This quiet crisis – exemplified, in a sense, by a terrifying story in the New Statesman today about a recent increase in the death rate of older people – only hits the news if some gobshite (sorry!) like Katie Hopkins (who I’ve nicknamed #walkingtabloid) says something outrageous. For months on end we’ve been waiting for the BBC to report properly what’s happening on the ground. Suffering, what suffering? Don’t know what you’re talking about. Poor people, really poor, in the UK today? Don’t believe it. They clearly can’t manage their money properly (er, what money??).

This dreadful suffering, desperate people waiting to hear whether they can get enough money to live on, is the price we thought we were paying for the financial “crisis”. Like a lone voice, I’ve contributed to the comment pages on right-wing articles, saying “but the UK is a wealthy country. We do have money”. Superior middle-class types, who have no concept of how quickly their lives could spiral downwards following a catastrophic injury or illness, have patronised me, explaining, as if to a two year-old, that the country doesn’t have money, only individuals do; how could I be so naive?!

So, here we are. Disabled people clearly don’t matter. Poor people clearly don’t matter. Older people matter a bit, but not enough to ensure social care is properly funded. But suddenly, after lots of people and communities have been suffering from dreadful flooding for many weeks, the Thames breaks its banks. As if by magic, the Prime Minister tells us “Money is no object. We are a wealthy country”. I feel sick.

When disabled people can’t get suitable housing, we have no money.

When we need accessible public transport, we have no money.

When poor families can’t afford both food and heating, we have no money.

When people who appeal an incorrect “fit for work” decision need money to live on while their decision is “reconsidered”, we have no money.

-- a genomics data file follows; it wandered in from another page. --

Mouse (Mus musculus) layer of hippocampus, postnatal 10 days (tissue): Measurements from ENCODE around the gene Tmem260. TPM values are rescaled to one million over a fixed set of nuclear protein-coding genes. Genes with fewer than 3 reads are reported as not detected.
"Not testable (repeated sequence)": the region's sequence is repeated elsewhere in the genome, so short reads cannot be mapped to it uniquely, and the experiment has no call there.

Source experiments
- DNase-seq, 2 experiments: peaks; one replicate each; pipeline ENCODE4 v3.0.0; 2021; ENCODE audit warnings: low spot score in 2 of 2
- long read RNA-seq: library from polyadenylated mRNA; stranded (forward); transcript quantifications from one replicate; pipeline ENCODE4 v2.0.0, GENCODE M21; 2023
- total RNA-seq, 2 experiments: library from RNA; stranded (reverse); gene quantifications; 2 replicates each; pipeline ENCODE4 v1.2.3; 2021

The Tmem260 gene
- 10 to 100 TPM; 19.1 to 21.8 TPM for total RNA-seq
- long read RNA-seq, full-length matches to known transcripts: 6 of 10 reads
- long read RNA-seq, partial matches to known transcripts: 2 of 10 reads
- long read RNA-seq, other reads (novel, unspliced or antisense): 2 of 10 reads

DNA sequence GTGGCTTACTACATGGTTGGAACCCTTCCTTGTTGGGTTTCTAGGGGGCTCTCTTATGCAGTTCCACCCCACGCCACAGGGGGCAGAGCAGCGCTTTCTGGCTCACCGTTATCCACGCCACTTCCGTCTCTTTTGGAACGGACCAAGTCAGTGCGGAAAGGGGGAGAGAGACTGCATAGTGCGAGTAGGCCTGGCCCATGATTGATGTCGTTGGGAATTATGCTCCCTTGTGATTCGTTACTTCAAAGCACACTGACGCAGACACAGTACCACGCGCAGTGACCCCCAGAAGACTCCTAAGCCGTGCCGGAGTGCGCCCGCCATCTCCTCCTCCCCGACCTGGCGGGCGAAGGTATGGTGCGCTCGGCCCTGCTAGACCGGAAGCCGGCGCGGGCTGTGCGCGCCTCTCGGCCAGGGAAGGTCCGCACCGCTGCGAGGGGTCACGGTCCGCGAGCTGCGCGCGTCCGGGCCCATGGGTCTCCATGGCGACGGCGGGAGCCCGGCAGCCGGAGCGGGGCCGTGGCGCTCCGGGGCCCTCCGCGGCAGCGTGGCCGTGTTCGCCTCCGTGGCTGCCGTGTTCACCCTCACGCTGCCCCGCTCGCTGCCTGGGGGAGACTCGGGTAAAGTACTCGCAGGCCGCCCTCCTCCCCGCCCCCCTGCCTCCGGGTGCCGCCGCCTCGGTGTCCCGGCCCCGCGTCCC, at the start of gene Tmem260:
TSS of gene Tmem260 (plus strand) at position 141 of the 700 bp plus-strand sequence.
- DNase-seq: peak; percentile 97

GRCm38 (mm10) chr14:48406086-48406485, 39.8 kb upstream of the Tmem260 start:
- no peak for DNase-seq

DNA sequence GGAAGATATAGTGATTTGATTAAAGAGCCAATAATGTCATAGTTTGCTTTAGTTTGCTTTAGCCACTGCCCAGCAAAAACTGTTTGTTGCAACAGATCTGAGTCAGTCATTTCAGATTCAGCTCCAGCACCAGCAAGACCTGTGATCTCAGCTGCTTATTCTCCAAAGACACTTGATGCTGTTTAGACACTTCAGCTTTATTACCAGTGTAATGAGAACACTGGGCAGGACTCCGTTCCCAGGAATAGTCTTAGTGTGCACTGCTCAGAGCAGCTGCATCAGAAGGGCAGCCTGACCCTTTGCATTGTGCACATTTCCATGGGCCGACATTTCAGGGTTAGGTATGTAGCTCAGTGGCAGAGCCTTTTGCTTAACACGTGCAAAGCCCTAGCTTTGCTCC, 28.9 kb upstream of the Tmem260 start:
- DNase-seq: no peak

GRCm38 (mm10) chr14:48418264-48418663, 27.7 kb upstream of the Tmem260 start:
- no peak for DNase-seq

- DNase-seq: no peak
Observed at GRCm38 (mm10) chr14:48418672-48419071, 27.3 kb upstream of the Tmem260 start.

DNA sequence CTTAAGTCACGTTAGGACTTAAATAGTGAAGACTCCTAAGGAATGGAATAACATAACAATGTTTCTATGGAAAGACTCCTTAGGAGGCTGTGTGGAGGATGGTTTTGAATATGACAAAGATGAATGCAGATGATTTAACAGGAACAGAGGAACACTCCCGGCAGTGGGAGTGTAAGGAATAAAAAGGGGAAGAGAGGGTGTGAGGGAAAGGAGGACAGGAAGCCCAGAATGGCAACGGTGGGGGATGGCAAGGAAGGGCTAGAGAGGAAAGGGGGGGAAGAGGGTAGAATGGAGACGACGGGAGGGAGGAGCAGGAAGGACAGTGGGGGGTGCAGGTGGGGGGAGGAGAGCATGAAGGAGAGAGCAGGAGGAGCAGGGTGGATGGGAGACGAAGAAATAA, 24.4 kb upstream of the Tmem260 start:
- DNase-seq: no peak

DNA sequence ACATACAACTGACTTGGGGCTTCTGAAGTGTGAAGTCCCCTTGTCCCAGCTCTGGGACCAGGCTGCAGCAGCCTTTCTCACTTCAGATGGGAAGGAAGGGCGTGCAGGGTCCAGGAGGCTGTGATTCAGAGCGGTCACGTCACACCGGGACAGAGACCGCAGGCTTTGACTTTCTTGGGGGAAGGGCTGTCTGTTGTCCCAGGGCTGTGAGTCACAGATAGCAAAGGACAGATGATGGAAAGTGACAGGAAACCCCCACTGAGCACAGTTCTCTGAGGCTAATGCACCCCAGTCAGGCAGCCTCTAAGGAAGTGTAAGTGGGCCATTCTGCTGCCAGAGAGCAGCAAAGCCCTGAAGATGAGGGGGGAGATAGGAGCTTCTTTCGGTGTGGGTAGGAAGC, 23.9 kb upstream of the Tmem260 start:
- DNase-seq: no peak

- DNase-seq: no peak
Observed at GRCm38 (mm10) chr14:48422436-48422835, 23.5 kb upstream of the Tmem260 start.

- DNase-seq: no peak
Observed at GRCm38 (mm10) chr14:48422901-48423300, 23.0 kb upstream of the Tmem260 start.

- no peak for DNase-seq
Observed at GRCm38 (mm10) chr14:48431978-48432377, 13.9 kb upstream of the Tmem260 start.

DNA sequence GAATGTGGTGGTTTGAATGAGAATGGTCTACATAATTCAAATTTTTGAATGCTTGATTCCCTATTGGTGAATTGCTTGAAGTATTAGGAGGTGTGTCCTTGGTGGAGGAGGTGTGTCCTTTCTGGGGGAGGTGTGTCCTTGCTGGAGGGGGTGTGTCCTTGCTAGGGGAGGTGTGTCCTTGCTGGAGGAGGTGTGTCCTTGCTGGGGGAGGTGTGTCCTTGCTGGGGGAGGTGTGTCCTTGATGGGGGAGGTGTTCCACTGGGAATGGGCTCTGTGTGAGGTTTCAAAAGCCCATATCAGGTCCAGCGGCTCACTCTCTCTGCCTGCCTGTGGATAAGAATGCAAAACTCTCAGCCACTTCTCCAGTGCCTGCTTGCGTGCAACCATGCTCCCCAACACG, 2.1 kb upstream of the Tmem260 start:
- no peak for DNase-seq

When those who care 24/7 for family members are penalised financially, simply to remain in their homes, we have no money.

When A & E departments are under severe strain and sick people are waiting hours even to get into the hospital, we have no money.

BUT, when homes in middle England are flooded, money’s no object and we’re suddenly a wealthy country. Sorry, but as I said, I feel sick :(

Now we know. The shrinking of the welfare state is ideological. We ARE a wealthy country, and we need to make the right choices in 2015. Flooding is awful – but extreme poverty, isolation, freezing cold homes and hunger are as well.


PS: Every time I see some news, my heart breaks for all those whose homes, whose private spaces, are ravaged by dirty, sewage-contaminated water and/or destructive winds. And I know that many of those who live near the Thames are ordinary people with ordinary jobs; not that different from those living in areas that have been flooded since December. Some of those who’ve read my blog have deduced I don’t care; I do. Flooding is one thing, politics is another – but disability, ill-health or poverty will have a major impact on the ability of many to pick up and start again.

These issues are neither simple nor – in the case of the weather – under the control of our leaders. But what is under our leaders’ control is their attitude and their response to both flooding and other disasters that befall our fellow citizens, whether that be a catastrophic injury, a long term illness, unemployment or anything else. I want our leaders to help – not just those who are flooded, but those who were struggling before the weather hit and are still struggling – or struggling even more due to the impact of the weather.

And finally, many will disagree with the points I’ve made. But the above post was written while I was watching Cameron on the TV, declaring that we are now a wealthy country and money is no object…. and I was immediately struck by the sharp contrast with the message the Government gives when it wants to remove support from those who need it most (flooding aside, of course; I DO NOT begrudge help going to those who have suffered flooding). I wasn’t seeking to pronounce on the state of the nation’s finances; I don’t have the expertise for that!!